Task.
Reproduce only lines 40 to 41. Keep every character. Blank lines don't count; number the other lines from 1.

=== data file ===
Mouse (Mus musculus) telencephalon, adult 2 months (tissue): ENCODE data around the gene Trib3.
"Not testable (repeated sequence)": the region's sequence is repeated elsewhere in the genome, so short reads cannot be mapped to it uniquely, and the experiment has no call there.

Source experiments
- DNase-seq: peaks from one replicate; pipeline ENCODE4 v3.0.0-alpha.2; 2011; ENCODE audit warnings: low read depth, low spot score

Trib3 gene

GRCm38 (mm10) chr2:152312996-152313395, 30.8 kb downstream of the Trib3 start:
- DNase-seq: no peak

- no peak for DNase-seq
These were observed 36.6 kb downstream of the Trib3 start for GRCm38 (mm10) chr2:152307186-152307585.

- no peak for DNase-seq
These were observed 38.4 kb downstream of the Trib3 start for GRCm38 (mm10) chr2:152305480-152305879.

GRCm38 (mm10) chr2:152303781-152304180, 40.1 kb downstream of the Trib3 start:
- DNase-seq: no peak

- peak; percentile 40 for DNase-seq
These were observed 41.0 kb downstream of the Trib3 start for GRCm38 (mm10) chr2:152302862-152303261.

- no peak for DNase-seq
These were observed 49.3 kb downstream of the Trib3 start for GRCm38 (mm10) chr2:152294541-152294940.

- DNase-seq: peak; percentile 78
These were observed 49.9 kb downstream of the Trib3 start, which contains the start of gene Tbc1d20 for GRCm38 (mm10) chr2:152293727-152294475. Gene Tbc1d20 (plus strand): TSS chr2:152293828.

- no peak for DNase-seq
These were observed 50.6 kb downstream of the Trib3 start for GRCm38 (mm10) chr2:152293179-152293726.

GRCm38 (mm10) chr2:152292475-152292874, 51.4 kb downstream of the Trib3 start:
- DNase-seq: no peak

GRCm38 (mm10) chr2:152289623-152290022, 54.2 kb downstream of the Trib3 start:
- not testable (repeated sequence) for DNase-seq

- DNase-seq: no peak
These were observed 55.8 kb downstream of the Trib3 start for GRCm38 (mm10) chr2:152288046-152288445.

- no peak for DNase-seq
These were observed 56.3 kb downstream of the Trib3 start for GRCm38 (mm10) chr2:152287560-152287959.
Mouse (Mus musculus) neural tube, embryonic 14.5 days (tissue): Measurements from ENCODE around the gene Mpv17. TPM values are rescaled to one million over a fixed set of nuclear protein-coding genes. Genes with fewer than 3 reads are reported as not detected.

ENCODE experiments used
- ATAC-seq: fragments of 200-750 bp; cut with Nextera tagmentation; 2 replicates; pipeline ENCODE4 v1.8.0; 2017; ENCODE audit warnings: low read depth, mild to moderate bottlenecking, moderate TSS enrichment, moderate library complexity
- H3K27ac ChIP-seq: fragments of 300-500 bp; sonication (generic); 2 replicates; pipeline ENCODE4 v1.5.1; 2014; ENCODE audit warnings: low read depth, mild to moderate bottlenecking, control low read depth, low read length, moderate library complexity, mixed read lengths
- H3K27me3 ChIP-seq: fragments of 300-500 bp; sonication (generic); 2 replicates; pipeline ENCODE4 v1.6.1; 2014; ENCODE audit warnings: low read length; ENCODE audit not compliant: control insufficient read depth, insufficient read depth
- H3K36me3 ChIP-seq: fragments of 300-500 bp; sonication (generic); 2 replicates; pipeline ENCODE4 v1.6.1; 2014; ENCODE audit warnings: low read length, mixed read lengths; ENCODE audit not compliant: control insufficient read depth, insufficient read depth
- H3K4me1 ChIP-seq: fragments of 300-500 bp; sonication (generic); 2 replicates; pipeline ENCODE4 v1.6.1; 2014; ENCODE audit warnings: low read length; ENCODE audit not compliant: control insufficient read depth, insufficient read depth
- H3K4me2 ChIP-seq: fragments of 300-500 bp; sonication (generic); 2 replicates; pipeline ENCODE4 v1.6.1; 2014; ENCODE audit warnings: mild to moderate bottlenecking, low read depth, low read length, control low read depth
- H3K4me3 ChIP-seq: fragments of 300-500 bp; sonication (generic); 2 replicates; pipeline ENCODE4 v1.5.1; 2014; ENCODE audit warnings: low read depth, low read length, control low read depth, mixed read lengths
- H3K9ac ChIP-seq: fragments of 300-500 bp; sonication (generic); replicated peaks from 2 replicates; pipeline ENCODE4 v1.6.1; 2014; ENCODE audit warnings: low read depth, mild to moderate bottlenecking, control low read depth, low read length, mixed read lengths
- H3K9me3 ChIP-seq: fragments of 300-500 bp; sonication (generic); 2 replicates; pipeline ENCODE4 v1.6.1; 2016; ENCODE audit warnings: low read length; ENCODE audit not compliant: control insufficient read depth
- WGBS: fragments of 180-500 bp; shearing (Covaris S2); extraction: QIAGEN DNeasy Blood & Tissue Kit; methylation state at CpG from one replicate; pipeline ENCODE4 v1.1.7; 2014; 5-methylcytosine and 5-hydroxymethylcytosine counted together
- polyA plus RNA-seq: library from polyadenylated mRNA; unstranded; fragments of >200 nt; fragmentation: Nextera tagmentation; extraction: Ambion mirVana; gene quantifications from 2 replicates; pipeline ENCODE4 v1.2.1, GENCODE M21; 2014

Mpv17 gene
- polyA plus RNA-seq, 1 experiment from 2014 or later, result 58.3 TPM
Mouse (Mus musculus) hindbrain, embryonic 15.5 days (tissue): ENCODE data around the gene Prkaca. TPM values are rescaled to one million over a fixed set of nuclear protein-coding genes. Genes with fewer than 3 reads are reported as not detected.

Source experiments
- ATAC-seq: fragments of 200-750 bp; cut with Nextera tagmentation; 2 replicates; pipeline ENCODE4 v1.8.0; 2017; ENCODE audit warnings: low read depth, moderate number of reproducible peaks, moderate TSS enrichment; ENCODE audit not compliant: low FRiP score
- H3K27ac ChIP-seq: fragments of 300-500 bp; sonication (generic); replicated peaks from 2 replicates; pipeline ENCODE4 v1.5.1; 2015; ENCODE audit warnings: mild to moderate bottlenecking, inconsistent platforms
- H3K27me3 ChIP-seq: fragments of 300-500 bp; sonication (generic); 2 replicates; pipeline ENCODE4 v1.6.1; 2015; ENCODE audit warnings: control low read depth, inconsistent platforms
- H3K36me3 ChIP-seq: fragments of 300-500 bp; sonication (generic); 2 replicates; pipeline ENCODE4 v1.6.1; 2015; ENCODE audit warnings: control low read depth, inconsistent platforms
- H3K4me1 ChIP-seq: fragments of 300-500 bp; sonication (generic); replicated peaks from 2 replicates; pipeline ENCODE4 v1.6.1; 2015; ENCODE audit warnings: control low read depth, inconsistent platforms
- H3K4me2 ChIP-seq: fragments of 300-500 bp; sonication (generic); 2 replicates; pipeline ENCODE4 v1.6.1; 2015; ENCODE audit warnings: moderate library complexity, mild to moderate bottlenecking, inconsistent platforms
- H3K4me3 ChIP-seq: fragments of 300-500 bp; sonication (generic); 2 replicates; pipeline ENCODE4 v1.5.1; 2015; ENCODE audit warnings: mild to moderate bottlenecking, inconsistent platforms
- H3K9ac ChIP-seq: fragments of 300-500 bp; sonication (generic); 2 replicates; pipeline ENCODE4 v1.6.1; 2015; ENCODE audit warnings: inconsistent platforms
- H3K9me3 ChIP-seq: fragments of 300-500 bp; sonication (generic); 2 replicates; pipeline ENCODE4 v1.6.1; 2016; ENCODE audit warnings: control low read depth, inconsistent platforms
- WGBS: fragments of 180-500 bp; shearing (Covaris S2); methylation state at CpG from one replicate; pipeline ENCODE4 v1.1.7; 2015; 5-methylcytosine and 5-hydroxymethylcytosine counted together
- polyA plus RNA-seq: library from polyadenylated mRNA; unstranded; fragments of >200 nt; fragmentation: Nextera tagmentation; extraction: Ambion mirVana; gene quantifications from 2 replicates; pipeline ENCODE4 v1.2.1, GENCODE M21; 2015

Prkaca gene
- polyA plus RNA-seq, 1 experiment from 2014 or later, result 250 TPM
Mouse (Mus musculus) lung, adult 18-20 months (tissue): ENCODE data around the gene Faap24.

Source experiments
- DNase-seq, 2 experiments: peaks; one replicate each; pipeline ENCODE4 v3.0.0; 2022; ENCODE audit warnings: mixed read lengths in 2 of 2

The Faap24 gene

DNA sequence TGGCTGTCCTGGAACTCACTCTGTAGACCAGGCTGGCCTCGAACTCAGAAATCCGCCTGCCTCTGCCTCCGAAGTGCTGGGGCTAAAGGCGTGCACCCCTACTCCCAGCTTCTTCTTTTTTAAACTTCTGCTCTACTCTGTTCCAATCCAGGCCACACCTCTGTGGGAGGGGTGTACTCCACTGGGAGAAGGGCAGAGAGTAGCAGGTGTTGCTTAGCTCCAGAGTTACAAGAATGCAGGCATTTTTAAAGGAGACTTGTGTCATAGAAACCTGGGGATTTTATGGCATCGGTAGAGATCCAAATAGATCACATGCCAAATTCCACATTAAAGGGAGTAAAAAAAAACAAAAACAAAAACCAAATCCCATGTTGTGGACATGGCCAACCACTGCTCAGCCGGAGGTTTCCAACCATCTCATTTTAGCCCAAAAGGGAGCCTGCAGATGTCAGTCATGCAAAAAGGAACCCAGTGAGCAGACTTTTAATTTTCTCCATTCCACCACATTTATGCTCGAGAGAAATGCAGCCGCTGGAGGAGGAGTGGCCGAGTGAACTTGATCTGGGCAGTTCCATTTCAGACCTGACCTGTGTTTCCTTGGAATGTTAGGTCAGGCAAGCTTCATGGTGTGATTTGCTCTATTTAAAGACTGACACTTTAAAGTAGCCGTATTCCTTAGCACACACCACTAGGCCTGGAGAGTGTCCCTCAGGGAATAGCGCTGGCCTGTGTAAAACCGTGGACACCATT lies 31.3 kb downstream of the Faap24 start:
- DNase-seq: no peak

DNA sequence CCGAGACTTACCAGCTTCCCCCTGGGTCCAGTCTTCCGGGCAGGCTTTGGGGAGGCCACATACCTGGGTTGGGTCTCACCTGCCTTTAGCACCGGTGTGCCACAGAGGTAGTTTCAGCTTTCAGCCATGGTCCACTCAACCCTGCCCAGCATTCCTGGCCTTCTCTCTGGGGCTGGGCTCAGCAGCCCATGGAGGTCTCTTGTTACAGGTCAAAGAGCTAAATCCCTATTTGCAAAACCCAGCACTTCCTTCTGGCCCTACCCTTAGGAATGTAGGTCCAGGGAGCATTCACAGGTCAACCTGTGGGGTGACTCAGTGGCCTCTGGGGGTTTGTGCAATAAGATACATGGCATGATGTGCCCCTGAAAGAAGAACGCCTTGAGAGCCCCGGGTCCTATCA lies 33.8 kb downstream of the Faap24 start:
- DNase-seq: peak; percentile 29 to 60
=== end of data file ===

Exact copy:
- H3K9me3 ChIP-seq: fragments of 300-500 bp; sonication (generic); 2 replicates; pipeline ENCODE4 v1.6.1; 2016; ENCODE audit warnings: low read length; ENCODE audit not compliant: control insufficient read depth
- WGBS: fragments of 180-500 bp; shearing (Covaris S2); extraction: QIAGEN DNeasy Blood & Tissue Kit; methylation state at CpG from one replicate; pipeline ENCODE4 v1.1.7; 2014; 5-methylcytosine and 5-hydroxymethylcytosine counted together